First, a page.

Sustainability in Sweden

Roland Jonsson roland.jonsson at
Mon Nov 10 16:03:51 EST 1997

I did a clear cut of Pine for a few years ago and left about 150 trees per
hectare. Did not make any planting and today there are a lot of plants, I
would guess some 5000-10 000/ha, well more than enough.
This is on quite lean soil in the south of Sweden and is a well known method
to get a new forest.

Longer to the north I think it is more difficult to get new trees this way
because of the harder climate that makes the trees not produce enough seeds.

I'm very pleased with this method as I can save work and money on planting
and in the same time get a forest that can give high quality timber in about
120-130 years. The cost is that I had to wait 5 years before cutting down
the last trees (Left some for environmental reasons) and possibly a bit
higher costs for logging.

If this could be done with fir would be great, but the historical
experiences are really scary.

Best regards

Roland Jonsson, Tidaholm, Sweden
roland.jonsson at
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Anders Axelsson skrev i meddelandet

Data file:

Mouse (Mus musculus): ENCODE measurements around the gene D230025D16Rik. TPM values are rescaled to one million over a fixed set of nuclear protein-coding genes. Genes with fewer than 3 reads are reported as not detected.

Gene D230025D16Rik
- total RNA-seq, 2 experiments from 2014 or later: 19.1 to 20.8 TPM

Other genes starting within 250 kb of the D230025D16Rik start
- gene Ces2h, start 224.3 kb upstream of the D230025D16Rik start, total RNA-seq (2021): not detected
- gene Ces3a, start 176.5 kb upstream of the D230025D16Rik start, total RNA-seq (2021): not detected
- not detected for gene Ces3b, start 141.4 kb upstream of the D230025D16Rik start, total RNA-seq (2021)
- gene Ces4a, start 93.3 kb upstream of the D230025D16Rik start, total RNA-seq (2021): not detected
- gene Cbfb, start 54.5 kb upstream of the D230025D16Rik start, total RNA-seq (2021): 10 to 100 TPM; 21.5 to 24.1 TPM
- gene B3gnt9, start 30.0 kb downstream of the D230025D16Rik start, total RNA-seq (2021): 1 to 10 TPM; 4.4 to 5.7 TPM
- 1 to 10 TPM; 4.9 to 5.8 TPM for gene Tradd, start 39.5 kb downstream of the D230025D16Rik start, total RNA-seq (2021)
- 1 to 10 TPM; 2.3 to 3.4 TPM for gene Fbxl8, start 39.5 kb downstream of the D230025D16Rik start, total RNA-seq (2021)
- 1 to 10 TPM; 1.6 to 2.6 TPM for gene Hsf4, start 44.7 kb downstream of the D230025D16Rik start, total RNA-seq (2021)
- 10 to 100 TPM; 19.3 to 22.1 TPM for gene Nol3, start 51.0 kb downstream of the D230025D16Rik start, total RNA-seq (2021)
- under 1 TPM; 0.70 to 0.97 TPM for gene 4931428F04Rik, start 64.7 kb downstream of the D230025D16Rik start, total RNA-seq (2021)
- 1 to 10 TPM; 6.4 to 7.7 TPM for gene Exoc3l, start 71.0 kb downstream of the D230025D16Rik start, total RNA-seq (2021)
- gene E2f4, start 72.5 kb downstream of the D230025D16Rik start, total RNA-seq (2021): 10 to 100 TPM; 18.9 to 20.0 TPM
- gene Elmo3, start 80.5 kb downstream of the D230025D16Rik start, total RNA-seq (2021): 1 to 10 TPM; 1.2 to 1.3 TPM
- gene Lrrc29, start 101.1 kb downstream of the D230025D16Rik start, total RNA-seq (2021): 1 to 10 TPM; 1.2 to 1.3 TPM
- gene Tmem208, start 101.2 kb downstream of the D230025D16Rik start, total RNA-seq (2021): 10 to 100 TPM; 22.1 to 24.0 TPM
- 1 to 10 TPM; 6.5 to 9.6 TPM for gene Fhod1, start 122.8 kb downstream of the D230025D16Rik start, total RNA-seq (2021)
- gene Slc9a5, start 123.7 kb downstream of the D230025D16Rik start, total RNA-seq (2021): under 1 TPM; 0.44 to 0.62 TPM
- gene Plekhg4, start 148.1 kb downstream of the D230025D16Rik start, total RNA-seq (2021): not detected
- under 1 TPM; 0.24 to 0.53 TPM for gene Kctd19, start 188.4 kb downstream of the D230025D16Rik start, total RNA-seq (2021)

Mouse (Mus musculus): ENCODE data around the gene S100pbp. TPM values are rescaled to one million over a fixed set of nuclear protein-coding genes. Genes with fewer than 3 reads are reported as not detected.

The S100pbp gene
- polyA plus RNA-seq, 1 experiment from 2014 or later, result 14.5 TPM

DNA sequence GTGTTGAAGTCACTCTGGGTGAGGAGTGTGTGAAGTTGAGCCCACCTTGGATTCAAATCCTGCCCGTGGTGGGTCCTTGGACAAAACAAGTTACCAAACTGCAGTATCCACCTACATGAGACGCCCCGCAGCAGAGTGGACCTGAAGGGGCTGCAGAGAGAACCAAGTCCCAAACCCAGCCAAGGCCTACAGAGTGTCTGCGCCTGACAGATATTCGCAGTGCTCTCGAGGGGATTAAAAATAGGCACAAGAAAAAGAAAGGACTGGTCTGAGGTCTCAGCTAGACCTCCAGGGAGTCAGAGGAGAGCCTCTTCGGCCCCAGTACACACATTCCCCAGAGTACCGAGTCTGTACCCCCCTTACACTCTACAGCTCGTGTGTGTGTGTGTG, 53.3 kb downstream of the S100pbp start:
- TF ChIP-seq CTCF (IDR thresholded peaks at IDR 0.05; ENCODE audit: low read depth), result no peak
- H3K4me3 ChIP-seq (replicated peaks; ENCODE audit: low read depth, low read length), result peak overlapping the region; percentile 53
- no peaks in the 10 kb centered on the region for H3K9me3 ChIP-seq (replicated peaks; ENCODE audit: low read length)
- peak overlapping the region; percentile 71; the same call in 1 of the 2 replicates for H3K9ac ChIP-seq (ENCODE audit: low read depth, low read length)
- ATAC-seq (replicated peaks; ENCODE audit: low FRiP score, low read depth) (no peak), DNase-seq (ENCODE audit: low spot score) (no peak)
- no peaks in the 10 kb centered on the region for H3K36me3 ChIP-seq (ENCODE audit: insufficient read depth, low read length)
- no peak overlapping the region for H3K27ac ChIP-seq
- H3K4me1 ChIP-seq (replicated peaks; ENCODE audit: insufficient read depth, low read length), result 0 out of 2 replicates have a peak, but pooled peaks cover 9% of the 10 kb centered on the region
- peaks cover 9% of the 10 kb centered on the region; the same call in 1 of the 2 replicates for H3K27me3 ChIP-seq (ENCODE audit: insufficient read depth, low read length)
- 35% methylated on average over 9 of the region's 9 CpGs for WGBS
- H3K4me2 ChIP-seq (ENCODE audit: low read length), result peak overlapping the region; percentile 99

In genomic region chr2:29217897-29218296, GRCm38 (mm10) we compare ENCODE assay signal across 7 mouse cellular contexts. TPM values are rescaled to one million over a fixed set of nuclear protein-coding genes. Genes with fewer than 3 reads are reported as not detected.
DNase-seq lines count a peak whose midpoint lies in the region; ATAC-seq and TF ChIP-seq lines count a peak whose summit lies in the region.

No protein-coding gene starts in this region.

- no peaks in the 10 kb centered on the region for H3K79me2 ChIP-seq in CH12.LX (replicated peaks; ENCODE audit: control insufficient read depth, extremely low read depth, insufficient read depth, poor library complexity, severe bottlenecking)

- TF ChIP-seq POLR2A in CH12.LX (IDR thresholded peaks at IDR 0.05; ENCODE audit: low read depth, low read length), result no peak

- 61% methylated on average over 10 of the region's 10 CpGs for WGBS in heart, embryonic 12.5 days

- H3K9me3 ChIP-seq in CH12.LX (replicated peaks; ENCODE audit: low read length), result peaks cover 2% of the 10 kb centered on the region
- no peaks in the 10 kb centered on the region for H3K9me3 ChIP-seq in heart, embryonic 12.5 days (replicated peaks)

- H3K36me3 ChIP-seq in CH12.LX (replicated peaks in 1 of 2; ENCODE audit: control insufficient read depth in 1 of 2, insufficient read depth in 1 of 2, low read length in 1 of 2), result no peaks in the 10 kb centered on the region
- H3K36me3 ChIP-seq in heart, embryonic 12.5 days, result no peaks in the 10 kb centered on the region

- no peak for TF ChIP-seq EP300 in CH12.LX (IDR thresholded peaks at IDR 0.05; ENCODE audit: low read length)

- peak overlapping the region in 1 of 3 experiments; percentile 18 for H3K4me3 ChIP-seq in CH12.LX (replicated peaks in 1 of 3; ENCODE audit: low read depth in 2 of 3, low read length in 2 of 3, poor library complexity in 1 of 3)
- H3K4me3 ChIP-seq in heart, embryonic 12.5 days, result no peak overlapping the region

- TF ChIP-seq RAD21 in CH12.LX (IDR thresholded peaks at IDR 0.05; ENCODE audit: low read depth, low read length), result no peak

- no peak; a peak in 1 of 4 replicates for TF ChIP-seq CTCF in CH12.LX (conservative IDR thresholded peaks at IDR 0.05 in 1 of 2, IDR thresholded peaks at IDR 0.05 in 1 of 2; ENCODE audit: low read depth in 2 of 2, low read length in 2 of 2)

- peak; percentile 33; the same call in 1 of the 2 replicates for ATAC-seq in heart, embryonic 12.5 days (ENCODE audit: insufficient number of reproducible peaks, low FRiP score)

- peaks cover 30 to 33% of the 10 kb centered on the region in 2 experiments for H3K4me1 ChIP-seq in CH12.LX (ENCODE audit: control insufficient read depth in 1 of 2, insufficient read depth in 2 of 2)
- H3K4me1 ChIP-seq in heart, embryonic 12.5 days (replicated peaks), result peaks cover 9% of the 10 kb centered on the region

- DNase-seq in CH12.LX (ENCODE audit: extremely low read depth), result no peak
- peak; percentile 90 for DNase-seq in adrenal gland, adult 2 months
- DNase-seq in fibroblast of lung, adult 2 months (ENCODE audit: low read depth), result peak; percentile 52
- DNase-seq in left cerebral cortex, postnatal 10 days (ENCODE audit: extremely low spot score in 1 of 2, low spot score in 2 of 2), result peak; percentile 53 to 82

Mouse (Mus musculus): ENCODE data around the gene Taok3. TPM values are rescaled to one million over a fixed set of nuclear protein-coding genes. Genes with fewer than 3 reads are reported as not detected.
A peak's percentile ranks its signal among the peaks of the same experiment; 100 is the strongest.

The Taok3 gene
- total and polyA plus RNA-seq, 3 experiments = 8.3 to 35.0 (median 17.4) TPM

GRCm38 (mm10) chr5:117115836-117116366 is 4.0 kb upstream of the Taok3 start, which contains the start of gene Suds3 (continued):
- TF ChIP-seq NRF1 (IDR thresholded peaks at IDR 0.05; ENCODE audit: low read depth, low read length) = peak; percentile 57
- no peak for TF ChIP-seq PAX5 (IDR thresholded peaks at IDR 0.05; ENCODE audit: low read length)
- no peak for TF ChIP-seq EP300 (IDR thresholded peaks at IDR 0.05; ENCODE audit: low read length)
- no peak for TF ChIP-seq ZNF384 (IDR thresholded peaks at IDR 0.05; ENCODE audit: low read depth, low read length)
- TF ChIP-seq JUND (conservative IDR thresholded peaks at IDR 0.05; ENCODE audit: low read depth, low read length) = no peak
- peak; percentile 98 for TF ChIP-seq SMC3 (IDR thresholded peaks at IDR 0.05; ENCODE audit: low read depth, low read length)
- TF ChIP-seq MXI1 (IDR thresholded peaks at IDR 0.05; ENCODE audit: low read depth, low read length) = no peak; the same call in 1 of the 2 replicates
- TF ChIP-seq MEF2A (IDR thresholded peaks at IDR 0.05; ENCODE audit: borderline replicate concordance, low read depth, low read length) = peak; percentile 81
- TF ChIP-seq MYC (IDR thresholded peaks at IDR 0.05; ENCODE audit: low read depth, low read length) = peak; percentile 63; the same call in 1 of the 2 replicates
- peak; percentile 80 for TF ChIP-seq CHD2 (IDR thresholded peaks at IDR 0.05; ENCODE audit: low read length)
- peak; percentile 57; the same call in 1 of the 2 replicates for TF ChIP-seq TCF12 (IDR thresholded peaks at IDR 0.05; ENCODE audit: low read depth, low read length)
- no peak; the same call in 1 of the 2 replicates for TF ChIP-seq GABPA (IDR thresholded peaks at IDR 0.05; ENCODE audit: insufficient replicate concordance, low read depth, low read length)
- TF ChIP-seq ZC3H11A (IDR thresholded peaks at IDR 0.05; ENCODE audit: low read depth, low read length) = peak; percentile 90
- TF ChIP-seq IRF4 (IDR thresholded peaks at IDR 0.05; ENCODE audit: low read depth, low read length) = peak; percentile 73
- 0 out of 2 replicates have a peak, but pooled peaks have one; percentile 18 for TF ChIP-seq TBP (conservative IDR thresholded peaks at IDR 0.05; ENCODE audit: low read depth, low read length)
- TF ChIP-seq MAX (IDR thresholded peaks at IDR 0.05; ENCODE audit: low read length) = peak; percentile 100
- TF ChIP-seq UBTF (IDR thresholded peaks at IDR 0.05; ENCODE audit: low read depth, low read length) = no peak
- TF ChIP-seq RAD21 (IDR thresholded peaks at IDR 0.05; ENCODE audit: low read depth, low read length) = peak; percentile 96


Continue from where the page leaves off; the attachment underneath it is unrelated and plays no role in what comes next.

<01bcedaf$b4f8df80$3f13b4c1 at>...

>A few years experience with this right to experiment has now taught us
>that, even for pine,on most land it`s better to plant than to count on
>self-planting.The exceptions being,as you point out,pine on lean soil.
>An interesting way to get some diversity is the "Drettinge" method of
>leaving 100 pines/hectare after a clear-cut and then plant fewer than usual
>with spruce.This would mean planting,say 1000-1500/hectare.Due to the
>competition with the spruce your new pines would be of high quality also.
>Clear-cuts ARE ugly but you can mitigate somewhat by leaving all hard-woods
>and a few pines on a clear-cut area.This in stark contrast to what we were
>advised not so long ago exterminate(mechanically or chemically) all
>birches for instance.
>As a consequence Sweden is now importing significant quantities of birch
>from the Baltic states.

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